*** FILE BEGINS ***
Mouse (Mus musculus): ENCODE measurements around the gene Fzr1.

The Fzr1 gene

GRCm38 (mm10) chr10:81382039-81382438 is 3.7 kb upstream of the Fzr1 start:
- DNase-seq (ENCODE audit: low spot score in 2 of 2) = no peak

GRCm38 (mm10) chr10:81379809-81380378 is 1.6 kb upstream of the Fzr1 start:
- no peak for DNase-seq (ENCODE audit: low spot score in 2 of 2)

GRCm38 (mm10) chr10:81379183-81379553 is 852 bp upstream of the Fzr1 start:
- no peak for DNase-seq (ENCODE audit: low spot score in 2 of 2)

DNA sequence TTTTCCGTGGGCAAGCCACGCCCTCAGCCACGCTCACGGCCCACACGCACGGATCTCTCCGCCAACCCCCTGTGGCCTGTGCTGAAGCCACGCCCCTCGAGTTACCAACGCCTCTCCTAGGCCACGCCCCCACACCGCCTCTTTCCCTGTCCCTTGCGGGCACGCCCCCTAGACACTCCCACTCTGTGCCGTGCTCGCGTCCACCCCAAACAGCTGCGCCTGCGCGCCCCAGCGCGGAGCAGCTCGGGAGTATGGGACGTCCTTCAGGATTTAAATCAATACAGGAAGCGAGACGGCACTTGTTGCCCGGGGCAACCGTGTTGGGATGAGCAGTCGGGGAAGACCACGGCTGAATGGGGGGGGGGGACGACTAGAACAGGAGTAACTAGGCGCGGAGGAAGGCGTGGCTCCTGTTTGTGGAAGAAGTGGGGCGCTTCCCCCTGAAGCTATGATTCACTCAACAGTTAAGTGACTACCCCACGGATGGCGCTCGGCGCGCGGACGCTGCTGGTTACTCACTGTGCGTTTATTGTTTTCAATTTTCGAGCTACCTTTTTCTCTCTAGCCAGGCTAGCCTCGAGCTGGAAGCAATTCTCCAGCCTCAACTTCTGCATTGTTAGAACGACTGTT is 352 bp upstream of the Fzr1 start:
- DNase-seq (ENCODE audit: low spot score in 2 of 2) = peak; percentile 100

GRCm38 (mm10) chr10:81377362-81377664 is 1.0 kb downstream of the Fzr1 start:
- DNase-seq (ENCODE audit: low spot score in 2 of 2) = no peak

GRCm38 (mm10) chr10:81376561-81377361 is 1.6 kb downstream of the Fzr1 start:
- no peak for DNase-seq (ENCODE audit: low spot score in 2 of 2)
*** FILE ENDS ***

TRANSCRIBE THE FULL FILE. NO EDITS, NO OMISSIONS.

Mouse (Mus musculus): ENCODE measurements around the gene Fzr1.

The Fzr1 gene

GRCm38 (mm10) chr10:81382039-81382438 is 3.7 kb upstream of the Fzr1 start:
- DNase-seq (ENCODE audit: low spot score in 2 of 2) = no peak

GRCm38 (mm10) chr10:81379809-81380378 is 1.6 kb upstream of the Fzr1 start:
- no peak for DNase-seq (ENCODE audit: low spot score in 2 of 2)

GRCm38 (mm10) chr10:81379183-81379553 is 852 bp upstream of the Fzr1 start:
- no peak for DNase-seq (ENCODE audit: low spot score in 2 of 2)

DNA sequence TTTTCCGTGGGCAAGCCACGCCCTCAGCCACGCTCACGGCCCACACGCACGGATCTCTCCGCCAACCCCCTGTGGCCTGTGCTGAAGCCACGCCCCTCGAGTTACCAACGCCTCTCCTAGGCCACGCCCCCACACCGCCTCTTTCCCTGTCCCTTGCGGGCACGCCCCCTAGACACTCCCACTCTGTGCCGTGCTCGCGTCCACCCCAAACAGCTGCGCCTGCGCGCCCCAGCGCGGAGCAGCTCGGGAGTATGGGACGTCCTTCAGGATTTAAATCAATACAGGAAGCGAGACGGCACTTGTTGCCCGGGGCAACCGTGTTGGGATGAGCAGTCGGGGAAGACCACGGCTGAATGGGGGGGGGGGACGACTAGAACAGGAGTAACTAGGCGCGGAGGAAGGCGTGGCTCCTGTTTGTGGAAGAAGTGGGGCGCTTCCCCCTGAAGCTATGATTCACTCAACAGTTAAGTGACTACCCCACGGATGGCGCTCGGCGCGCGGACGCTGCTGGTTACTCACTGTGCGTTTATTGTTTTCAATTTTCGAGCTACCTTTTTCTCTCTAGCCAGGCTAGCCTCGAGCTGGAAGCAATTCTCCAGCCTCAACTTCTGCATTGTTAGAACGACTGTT is 352 bp upstream of the Fzr1 start:
- DNase-seq (ENCODE audit: low spot score in 2 of 2) = peak; percentile 100

GRCm38 (mm10) chr10:81377362-81377664 is 1.0 kb downstream of the Fzr1 start:
- DNase-seq (ENCODE audit: low spot score in 2 of 2) = no peak

GRCm38 (mm10) chr10:81376561-81377361 is 1.6 kb downstream of the Fzr1 start:
- no peak for DNase-seq (ENCODE audit: low spot score in 2 of 2)